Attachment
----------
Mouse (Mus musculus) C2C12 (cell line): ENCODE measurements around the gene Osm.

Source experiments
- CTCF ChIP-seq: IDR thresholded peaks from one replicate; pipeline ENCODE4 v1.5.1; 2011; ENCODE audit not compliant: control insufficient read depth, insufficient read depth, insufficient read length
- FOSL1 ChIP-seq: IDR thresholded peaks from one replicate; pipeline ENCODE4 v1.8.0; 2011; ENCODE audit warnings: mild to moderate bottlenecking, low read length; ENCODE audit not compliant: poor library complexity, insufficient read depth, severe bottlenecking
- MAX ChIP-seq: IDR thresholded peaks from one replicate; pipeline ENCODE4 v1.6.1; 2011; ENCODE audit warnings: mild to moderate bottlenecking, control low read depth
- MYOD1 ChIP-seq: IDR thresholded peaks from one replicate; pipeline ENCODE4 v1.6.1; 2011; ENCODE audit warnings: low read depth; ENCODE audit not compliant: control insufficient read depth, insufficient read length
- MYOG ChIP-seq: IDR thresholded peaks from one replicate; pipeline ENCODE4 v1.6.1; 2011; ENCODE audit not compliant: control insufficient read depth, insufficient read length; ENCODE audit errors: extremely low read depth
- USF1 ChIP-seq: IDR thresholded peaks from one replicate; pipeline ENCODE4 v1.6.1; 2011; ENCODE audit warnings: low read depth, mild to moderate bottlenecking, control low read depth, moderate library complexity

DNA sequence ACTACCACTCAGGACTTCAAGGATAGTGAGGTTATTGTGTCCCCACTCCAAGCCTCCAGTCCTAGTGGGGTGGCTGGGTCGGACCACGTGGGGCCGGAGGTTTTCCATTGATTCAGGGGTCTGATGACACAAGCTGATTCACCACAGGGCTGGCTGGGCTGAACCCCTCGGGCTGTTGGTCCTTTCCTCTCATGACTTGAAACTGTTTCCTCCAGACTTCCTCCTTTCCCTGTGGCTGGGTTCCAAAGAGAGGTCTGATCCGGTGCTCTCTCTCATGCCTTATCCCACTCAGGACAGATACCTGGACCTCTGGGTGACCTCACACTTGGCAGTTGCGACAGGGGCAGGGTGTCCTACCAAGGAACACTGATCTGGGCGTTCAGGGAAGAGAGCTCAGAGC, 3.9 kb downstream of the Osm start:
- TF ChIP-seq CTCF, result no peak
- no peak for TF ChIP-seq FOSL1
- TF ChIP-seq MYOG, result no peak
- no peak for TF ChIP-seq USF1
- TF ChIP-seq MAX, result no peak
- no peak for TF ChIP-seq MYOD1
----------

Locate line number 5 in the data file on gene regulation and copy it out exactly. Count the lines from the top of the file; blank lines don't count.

- MAX ChIP-seq: IDR thresholded peaks from one replicate; pipeline ENCODE4 v1.6.1; 2011; ENCODE audit warnings: mild to moderate bottlenecking, control low read depth